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Based on the gas line going in on one end & the vent coming off the other, I'd say the air flows into the evap coil on the gas pipe end then out the top. It would appear the plenum on the vent end would be the return? Certainly a strange looking set up. Maybe pitogo will come back & explain.
 
  #18  
Old 03-05-12, 04:06 PM
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The house is leaky and a better fix would be to install new better insulated windows and pockets.

Read more: http://www.doityourself.com/forum/ga...#ixzz1oI4ExjEa
That a good approach; you'll need a much smaller furnace once the house is retrofitted.

Air sealing and adding insulation (to the attic, at least) have a good return on investment.

Windows don't have a good roi - don't count on significant savings unless they're single pane (if they are, shrink wrap is a good temporary solution) or leak badly. It's a good idea to get the frames sealed though.
 
  #19  
Old 08-06-12, 01:37 PM
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I found out more about the history of these units. The hot air conditioning is a Sunbeam by American Standard. (they used to call the furnace an air conditioner back in the 1950's) It is a model is K-150 rated at 150,000 BTU input from natural gas and 120,000 BTU output. It was originally installed in 1953/4 with the house. The original blueprints reflect the pit is in on the original plans of the boiler room. It runs very well and keeps us warm in the winter. Our house is very leaky and need all that power. The return is on the left while the output is on the right. The cold AC system was installed sometime in the 80's. It is a retro fit and you can see the ductwork was added on. The evaporator is a York straight coil with an outside 5 ton York condenser. The condenser was replaced 5 years ago so its not really match to the coil. For normal heat operation, the AC portion on the top is closed off with duct dampers on the intake and return from the AC coils. The air would come in from the top of the furnace travel down through four 20x16 filters pulled by two blower fans. The air would then travel back up through the gas fired heat exchangers and out the top right side. For normal cool operation, a damper is installed in the furnace output duct and the dampers to and from the AC coils are opened. Cooling bills are just as bad and the evaporator blower fan is much louder than the furnace fan.

I think this is a system not for a DIYer but for a pro. I am looking at complete heat/cool system that is 18Seer/98.2% AFUE from Lennox and a Rheem hot water heater which can take advantage of an energy rebate. My only concern is that the Lennox system while very efficient will not last the 59 years+. Reading history, heating systems were a luxury and were very expensive back when this unit was put in. Because they were a luxury they were built to high quality standards and built to be very durable. (I can attest to that) But sometime in the 70's central systems went from being a luxury to a commodity and every corner was cut to get the cheapest units out. Thinner sheet metal, thinner paint, everything only built to minimum standards which meant it will barely last past its warranty. We are getting junk no matter which manufacturer it is.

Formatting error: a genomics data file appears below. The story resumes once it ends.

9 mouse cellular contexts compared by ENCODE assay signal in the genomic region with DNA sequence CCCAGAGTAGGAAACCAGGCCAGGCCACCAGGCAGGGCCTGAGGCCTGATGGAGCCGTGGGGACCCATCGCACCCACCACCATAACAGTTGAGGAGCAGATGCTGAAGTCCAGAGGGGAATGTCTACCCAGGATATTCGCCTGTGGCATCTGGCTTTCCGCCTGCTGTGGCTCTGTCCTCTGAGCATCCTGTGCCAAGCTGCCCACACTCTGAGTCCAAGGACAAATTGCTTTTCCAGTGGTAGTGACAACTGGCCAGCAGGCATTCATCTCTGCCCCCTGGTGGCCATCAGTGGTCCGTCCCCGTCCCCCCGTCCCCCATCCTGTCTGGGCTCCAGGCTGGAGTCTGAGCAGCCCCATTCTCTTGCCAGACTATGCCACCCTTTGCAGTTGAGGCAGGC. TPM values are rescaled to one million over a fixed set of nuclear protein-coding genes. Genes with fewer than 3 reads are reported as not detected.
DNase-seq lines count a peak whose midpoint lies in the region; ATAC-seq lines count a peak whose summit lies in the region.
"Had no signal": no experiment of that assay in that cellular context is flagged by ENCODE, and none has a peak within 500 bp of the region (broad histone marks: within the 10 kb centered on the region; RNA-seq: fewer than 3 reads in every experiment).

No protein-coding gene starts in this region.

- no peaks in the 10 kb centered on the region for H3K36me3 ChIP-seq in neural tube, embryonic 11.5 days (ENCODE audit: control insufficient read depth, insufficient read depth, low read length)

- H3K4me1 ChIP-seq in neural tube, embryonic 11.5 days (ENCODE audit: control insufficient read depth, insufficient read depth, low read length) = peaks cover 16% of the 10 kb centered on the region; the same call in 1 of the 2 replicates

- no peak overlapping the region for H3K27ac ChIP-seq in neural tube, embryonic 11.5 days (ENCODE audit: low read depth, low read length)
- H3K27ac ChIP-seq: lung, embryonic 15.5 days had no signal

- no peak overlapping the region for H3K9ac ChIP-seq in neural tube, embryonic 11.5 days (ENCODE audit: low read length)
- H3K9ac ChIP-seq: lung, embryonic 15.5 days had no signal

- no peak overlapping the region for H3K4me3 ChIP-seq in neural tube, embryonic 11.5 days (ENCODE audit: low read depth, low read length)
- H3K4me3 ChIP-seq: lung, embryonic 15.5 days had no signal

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Old 08-07-12, 12:35 AM
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[quote]My only concern is that the Lennox system while very efficient will not last the 59 years+

Read more: http://www.doityourself.com/forum/ga...#ixzz22qIactkp
[/quote

A decent furnace properly installed may last 15-25 years.

I am looking at complete heat/cool system that is 18Seer/98.2% AFUE
One thing to remember is that the law of diminishing returns applies to efficiency.

High end brand name equipment can have very expensive parts to replace down the road.

A middle of the road 90-95% efficient 2 stage furnace with a efficient variable speed blower (not multi-speed) may cost $1000+ less than a top of the line 98% modulating unit.

On the cooling side of things, SEER is measured at a relatively low ambient temperature (in the 80s with an adjustment factor), while EER reflects performance in hot weather - 95F outdoor, 80F indoor.

The high seer units aren't that much more efficient than the base 13 seer models in hot weather. For example, 13 seer units tend to be 11 EER; 14-15 seer = 11.5-12 EER; 16-18 SEER = 13 EER.

-------------------
The other thing is that a high efficiency furnace is not the cure all for high utility bills - don't expect your gas consumption to drop by more than 1/3rd.

It's far more important to reduce heat loss to begin with than invest in a new heating system right away.

A load calculation should be done prior replacing the furnace - 120k BTUs is an enormous amount of heat - enough for a newer 3000-4000+ sq ft house. (...the same goes for cooling capacity)
 
  #21  
Old 08-09-12, 06:16 AM
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just a general comment..you are wise to replace when you move in a new place. i waited over a decade and lost a ton of money. i would have been way past payback period and raking it in had i done this right away.

so definitely get something new you cant not save
 
  #22  
Old 08-22-12, 12:56 PM